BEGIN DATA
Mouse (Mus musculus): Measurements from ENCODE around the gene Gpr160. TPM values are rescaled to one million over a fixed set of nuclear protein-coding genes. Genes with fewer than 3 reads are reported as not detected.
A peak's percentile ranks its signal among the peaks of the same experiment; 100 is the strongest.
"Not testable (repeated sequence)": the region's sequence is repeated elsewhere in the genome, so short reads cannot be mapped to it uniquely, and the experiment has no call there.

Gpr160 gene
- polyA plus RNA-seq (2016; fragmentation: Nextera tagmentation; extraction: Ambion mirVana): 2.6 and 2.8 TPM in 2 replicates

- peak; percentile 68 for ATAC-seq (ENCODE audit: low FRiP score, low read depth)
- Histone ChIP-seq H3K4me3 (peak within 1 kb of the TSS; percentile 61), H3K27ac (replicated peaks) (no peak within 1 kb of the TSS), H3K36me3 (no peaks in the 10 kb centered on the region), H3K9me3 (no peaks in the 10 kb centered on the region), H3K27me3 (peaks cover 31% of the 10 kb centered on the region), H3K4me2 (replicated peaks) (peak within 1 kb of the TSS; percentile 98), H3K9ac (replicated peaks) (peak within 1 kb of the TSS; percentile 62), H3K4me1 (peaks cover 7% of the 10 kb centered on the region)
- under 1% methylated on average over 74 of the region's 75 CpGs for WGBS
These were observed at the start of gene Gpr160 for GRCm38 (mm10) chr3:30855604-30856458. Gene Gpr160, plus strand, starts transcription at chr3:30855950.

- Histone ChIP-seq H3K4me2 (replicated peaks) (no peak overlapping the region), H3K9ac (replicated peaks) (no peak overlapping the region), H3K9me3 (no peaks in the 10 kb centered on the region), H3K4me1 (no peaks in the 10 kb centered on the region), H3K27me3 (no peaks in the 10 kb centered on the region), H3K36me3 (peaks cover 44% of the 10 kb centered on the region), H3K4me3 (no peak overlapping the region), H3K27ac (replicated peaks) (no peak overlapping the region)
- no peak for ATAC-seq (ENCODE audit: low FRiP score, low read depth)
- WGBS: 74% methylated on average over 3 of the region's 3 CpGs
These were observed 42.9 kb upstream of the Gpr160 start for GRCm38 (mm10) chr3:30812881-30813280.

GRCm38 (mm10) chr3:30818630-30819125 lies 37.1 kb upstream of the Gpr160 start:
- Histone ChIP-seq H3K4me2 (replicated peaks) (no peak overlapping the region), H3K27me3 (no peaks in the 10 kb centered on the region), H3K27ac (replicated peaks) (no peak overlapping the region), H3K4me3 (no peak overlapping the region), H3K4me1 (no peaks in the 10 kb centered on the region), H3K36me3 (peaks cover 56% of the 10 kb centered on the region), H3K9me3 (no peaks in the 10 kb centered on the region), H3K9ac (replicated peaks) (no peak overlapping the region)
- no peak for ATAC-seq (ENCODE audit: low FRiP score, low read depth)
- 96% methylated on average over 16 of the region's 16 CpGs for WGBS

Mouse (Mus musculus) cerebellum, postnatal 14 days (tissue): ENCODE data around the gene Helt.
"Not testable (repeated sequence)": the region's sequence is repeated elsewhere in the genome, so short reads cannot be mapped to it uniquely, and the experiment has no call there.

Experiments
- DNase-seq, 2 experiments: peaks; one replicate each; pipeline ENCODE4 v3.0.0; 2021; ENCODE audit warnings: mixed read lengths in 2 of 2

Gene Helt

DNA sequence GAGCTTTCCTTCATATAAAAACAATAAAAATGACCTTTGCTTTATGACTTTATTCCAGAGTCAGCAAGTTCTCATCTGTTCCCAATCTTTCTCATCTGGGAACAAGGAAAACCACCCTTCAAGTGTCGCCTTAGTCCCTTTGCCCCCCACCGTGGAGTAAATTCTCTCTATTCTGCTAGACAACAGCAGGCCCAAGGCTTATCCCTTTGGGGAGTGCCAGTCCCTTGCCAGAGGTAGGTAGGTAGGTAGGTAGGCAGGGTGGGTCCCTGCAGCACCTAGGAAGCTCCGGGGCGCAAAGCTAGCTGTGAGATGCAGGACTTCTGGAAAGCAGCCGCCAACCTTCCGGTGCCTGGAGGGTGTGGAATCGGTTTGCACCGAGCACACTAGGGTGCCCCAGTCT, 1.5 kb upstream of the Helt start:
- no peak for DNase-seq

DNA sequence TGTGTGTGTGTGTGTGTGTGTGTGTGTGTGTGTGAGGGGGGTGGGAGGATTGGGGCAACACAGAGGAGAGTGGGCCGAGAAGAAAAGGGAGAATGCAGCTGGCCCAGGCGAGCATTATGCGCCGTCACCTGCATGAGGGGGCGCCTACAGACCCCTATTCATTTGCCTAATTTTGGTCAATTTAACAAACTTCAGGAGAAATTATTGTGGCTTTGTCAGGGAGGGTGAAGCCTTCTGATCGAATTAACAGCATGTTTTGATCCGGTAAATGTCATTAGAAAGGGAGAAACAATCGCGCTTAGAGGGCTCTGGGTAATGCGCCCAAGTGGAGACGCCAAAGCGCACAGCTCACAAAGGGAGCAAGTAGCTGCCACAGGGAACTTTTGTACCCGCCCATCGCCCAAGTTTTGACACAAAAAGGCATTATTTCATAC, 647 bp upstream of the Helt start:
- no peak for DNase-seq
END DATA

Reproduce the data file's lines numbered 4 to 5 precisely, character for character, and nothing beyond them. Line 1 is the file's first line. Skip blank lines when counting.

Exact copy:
Gpr160 gene
- polyA plus RNA-seq (2016; fragmentation: Nextera tagmentation; extraction: Ambion mirVana): 2.6 and 2.8 TPM in 2 replicates